On the subject of timing, the FIA has finally managed to get some new data feeds into the media centres, which mean that the journalists can finally know rather important things like the tyres being used and the running order of the cars. This is brilliant, if long overdue, although one or two of the older folks have apparently been complaining because they feel they are now overloaded and obviously do not belong in the information age. At the end of the race, the timing screens carried a short message: “Thanks again Mr Taylor”. No-one paid it much attention, but it could be quite significant as it was a farewell message for Steve Taylor, who has been responsible for all F1 timing activities since 2007. The timing may have been attributed to one sponsor or another, but in reality it has always been done in this period by the Formula One group, although the logic of the timing being a commercial matter is rather hard to comprehend. The word is that this may soon change with timing likely to become the responsibility of the FIA, which makes sense given that the federation is the regulator of the sport…

The calendar is another of those areas where one can argue about who should be responsible but in reality it is a commercial activity, although the dates are still officially rubber-stamped and announced by the FIA. The calendar has been a little troublesome this year with things still moving until the last few days as the 22 races are fitted together. There was talk of moving the French GP to avoid a clash with the Tour de France, but I now hear that the events will go ahead on the same weekend and indeed it may well be that they will be used to promote one another. There are multiple reports in the cycling press that the Circuit Paul Ricard will be used by the Tour for the third or fourth stage next year. The first two stages will be in Nice on Saturday and Sunday June 27-28. The F1 teams will be on the move on the Sunday night, rushing across to Austria for the next event, and they will all be gone by Monday night – by necessity. Thus, the circuit could use all the infrastructure erected for the Grand Prix to host the finish of the third or fourth stage on the Monday or Tuesday afternoon. That makes a lot of sense… as long as the F1 trucks get a clear run out into Italy on Sunday night and Monday morning. As the Tour does not use the autoroutes as stages this should be possible.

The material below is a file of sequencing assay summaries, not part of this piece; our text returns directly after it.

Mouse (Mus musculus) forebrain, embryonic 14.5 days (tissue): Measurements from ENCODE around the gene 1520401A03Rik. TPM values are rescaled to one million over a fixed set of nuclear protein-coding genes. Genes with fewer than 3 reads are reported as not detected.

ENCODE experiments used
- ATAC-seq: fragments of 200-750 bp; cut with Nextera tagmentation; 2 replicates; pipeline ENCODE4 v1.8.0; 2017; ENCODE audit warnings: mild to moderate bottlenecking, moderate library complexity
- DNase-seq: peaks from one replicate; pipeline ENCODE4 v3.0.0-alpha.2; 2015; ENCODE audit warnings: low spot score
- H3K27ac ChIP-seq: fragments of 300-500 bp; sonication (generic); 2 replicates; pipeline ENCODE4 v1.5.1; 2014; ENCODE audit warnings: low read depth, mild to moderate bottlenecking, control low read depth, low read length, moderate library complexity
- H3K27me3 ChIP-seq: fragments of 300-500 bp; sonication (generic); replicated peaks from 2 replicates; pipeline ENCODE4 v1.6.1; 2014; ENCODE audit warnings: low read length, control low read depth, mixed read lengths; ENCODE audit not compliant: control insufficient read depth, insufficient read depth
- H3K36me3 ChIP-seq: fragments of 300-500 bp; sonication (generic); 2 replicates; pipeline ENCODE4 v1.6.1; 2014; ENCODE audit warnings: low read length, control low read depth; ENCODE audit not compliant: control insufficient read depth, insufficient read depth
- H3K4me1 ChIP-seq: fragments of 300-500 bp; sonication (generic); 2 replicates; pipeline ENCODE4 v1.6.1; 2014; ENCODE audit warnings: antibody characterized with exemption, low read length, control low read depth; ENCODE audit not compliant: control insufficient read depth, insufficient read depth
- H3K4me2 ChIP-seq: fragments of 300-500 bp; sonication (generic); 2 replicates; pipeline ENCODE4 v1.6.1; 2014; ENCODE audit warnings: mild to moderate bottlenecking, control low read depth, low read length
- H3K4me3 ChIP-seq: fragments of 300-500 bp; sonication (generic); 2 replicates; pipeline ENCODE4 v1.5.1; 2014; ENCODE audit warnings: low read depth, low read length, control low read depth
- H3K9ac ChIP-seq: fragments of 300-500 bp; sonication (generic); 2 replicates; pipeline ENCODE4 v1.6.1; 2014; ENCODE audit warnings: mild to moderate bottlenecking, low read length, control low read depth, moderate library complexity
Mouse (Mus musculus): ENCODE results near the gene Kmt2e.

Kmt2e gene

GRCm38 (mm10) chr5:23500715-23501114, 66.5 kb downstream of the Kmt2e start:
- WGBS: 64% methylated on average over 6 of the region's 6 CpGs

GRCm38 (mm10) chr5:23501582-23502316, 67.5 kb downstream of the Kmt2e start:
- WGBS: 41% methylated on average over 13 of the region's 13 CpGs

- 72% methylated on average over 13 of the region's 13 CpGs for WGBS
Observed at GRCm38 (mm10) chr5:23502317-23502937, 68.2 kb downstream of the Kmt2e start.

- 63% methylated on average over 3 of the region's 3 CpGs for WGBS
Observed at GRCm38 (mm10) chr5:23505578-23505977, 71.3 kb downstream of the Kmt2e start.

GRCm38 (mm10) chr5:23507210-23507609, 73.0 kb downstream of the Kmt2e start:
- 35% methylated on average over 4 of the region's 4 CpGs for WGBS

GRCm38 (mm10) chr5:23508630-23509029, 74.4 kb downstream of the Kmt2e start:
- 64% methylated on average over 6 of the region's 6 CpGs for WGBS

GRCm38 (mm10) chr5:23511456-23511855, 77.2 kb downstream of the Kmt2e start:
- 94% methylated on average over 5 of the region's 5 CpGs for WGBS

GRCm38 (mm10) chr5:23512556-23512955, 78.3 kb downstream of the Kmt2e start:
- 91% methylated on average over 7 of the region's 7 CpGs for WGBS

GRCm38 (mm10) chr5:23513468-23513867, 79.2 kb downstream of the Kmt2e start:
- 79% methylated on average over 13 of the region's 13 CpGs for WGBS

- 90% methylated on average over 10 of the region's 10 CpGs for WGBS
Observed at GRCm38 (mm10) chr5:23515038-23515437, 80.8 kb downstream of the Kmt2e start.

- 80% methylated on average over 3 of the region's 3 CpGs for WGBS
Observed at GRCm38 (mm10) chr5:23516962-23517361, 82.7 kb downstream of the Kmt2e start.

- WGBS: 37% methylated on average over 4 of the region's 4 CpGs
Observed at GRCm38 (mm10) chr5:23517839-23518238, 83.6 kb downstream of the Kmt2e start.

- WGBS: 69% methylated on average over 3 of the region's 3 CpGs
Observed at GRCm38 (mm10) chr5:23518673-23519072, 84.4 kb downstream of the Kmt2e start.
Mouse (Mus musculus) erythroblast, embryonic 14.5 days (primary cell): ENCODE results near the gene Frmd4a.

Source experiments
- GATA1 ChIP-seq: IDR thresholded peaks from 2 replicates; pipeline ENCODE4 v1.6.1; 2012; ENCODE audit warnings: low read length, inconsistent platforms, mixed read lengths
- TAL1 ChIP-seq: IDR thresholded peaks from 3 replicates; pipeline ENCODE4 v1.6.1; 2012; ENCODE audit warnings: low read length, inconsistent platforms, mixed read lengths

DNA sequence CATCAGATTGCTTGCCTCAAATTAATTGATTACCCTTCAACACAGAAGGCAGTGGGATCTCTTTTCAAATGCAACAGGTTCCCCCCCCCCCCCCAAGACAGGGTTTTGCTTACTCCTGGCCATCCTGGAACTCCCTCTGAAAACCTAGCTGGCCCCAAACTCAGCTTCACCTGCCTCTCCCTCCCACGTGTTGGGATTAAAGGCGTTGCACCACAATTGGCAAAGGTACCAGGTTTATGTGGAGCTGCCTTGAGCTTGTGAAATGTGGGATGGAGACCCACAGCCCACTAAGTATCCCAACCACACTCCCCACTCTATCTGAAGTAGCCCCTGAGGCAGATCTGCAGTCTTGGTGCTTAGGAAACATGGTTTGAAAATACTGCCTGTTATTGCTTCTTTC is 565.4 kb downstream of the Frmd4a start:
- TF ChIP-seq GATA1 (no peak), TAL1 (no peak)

After weeks trying to pin it all down, I think I now have a pretty good idea of what is going to happen when, and I offer the following schedule with the proviso that it might not be 100 percent correct. Thus, the calendar will kick off in Australia on March 15 and will be followed immediately by Bahrain (March 22). There will then be Vietnam (April 5), China (April 19), Holland (May 3), Spain (May 10), Monaco (May 24), Baku (June 7), Canada (June 14), France (June 28), Austria (July 5), Britain (July 19), Hungary (August 2), Belgium (August 30), Italy (September 6), Singapore (September 20), Russia (September 27), Japan (October 11), USA (October 25), Mexico (November 1), Brazil (November 15) and Abu Dhabi (November 29).

Would I bet my house on it?

No way… These things have a habit of shifting even when you think it is all done…

Thinking is something that can often be forgotten in the rush in F1 and while the teams are now all off on holiday, you can be quite certain that there will still be emails flying about between team members as they stop and think about how things can change when they go back to work, conclusions having been reached in quiet moment that one does not get at Grands Prix.

I’d like to finish (and sign off for the summer break) with a story about Budapest which indicates that even those involved in the races don’t always get what they are doing. We were in the first couple of laps of the race, with everyone serious in the Media Centre concentrating on the action on track, taking notes, doing lap-charts and trying to figure out who is doing what and why. Suddenly, a couple of cleaning ladies decided it would be a good moment to hoover the press conference area, separated from the media room by a wall of lockers where folks store their cameras, computers and so on, while also yapping away in Magyar. This is impenetrable but one might suppose they were talking about the latest action in the biggest Hungarian soap opera, whatever this may be. They were blithely unaware that this might be off-putting for those within ear-shot. One accepts many things as an F1 scribe because one must be able to adapt to circumstances but after several minutes of this the irritation turned to anger, if only because of their complete lack of understanding. I stopped my lap chart and rushed through the media centre and there bumped into an FIA man, who had come to sort them out. The hoovering stopped. I caught up the lap chart and calm returned… until the same two fishwives appeared in the press room itself, emptying all the bins. It felt like we were in a comedy show.

Perhaps we are...

Happy holidays. I'll be back in action again in the week before the Belgian GP.

« Gasly out, Albon in

Six hours after the race... »